Quiz (a day early)

Well, I was swamped on my usual posting day, and now I certainly can’t top Jeff”s post – I laughed so hard it took away my initiative.  "Throw and Go" indeed. 

I think we should start our own line of Garden Professors Soil Amendments – "Dr. Holly for Hollies," "Dr. Linda’s Flingable Compost (Not For Tea Dammit)",  and "Dr. Bert’s Conifer Special".  Dr. Jeff would have his own line of slug repellants and traps – available in six-packs. 

Back to my post… you get a quiz!  I’ve rooted through my stockpile o’ photos and found one that just may fool a few of you.  Or not.

 Guess away!

Tom Fischer for the WIN!

The answer to last Friday’s plant i.d. quiz is Angelia gigas. Tom guessed it; confirmed (seconded?) by Johannes.

Fairly easy biennial from seed.  Bees and butterflies love it. This one’s a bit spindly due to too much shade (it had reseeded from another spot).  And that most certainly is not a dandelion in the background.

I love the buds – before opening, the flower is encased in bract with and disguised (?) with a wee leaf-like structure at the end.

Quiz Answers

Some great guesses!

Most identified the seed head of a Clematis – this one is Clematis tibetana, also known as Orange Peel clematis due to the leathery golden-orange petals/bracts. It’s a late bloomer anyway, and the profusion of swirly seed heads sparkle in the autumn sun.  Quite vigorous when compared to the large-flowered clematis species and hybrids; more along the lines of sweet autumn clematis  (Clematis terniflora).  Covers small structures and slow-moving terrestrials in a single season.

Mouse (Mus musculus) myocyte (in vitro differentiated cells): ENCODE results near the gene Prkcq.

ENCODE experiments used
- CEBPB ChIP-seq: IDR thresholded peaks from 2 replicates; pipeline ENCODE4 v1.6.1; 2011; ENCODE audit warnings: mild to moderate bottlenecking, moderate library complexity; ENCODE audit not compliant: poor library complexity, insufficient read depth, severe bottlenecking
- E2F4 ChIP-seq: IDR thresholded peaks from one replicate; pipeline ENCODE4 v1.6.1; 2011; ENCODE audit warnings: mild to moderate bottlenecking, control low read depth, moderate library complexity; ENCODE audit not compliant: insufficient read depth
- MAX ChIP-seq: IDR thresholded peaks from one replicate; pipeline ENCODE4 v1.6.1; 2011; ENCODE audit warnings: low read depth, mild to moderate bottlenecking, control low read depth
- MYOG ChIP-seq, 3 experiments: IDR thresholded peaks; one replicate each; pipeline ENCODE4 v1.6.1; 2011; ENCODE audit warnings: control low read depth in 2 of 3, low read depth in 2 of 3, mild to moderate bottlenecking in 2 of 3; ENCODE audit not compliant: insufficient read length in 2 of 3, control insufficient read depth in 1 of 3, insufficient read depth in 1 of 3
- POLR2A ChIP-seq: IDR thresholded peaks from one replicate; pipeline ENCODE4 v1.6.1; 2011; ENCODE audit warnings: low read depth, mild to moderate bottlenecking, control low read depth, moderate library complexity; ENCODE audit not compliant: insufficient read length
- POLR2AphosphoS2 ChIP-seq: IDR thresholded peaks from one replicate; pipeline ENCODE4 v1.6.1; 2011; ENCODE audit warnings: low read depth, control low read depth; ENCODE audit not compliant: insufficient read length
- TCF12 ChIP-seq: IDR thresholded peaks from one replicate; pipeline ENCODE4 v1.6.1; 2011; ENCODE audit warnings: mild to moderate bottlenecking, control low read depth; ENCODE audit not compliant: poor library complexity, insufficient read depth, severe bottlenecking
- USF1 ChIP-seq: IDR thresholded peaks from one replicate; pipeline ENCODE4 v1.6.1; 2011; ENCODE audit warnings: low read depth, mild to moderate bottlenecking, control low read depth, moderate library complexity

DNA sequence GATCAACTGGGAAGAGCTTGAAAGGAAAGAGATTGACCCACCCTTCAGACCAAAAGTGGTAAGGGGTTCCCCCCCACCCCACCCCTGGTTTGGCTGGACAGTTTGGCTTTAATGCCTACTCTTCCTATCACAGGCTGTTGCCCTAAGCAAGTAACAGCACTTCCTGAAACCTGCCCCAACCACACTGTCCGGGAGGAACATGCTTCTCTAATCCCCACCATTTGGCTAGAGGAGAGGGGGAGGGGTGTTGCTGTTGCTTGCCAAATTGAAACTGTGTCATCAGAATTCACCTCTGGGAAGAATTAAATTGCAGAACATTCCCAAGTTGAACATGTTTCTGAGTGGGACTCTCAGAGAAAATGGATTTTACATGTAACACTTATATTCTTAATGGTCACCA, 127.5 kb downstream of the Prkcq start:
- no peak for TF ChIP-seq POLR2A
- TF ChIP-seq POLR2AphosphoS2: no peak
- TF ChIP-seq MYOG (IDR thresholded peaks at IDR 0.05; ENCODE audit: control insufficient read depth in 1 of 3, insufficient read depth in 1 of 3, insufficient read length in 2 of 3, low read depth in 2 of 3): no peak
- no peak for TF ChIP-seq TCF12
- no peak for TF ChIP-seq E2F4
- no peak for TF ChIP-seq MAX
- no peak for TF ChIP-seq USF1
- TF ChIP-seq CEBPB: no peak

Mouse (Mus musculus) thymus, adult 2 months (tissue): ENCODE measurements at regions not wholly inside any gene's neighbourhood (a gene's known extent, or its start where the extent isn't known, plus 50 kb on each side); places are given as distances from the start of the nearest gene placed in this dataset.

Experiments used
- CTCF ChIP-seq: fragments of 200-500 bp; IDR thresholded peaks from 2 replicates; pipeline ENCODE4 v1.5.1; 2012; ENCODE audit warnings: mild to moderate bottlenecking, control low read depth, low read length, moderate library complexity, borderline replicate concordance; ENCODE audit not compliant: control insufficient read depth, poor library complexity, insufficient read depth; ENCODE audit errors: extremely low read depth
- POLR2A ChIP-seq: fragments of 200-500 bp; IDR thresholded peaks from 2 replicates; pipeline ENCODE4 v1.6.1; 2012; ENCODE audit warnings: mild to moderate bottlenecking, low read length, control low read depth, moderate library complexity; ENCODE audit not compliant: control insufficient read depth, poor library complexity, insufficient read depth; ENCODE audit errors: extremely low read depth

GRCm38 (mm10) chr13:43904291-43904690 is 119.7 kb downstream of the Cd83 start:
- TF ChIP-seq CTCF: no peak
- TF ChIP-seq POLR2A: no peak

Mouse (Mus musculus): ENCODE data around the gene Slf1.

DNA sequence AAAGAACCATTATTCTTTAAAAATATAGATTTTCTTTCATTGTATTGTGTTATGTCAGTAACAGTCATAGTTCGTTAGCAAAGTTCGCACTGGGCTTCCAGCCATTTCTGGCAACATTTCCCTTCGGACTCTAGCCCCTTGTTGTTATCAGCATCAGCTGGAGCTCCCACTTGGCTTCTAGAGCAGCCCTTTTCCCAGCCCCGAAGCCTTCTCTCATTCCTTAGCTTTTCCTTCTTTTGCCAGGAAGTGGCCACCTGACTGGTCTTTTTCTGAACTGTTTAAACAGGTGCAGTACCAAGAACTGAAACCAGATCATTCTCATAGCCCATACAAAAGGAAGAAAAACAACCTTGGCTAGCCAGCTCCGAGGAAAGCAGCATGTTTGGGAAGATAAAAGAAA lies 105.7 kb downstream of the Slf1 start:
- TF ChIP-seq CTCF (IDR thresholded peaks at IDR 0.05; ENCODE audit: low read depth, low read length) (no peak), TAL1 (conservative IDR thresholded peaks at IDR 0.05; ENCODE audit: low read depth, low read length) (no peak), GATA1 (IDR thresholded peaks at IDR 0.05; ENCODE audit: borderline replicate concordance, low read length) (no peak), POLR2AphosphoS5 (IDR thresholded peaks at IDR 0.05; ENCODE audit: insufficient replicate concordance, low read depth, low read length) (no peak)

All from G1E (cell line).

The second was a stumper – though most folks were barking up the right tree/annual/perennial and guessing some apetalous members of the Asteraceae.

It’s Ajania pacifica (most of us learned it as Chrysanthum pacificum or Dendranthema pacificum) or "gold and silver chrysanthemum".  A very well-behaved, low, mounding, old-school perennial; best with good drainage and plenty of sun.  One of the last perennials to bloom for us; it’s also very frost-tolerant. The gray-green foliage is edged in white, and despite several hard frosts, still looks great.

Green candles identified

Not many guesses this week – too many Halloween parties?  In any case, Hap was correct – this is a closeup of the growing edge of Euphorbia lactea ‘Cristata.’  The "candles" on the edge are tiny leaves that appear whenever water is abundant but shed quickly during dry periods:

Thanks for playing, and Happy Halloween!